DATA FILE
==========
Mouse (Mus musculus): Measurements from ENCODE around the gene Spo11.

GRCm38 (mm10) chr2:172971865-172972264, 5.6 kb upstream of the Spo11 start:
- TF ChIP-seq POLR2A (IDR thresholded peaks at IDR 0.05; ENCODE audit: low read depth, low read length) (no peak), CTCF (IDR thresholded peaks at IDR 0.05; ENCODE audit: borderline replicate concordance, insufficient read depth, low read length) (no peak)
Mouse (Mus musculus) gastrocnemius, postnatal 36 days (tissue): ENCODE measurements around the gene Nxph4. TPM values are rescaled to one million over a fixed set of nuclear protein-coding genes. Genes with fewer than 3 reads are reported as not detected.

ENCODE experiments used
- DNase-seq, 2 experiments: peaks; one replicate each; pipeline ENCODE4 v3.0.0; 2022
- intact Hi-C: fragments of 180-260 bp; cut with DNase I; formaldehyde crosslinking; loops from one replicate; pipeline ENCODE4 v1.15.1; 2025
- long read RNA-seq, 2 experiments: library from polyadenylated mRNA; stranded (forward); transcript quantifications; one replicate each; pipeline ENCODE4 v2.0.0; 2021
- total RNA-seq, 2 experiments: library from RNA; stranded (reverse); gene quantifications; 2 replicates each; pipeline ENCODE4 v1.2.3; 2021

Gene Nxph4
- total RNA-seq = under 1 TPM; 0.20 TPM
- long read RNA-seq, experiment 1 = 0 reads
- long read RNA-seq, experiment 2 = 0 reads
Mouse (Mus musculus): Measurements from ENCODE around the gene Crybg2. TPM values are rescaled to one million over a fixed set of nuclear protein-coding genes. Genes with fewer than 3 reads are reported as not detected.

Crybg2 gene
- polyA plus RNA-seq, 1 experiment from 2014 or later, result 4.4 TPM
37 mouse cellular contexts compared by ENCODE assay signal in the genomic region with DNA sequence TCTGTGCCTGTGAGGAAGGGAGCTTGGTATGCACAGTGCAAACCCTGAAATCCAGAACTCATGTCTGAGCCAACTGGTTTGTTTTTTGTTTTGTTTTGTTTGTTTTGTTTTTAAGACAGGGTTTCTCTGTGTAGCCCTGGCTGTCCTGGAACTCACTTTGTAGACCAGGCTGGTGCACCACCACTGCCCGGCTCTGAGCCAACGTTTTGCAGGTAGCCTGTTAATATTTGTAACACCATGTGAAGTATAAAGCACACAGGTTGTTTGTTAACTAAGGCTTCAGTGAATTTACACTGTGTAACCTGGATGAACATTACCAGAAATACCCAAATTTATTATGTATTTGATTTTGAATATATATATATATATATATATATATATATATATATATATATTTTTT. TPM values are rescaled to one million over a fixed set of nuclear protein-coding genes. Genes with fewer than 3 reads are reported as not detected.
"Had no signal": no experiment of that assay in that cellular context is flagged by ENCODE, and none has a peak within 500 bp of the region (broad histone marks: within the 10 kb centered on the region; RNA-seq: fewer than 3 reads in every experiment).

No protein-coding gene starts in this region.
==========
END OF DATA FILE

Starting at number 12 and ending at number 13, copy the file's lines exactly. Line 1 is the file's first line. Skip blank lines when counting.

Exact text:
- long read RNA-seq, experiment 1 = 0 reads
- long read RNA-seq, experiment 2 = 0 reads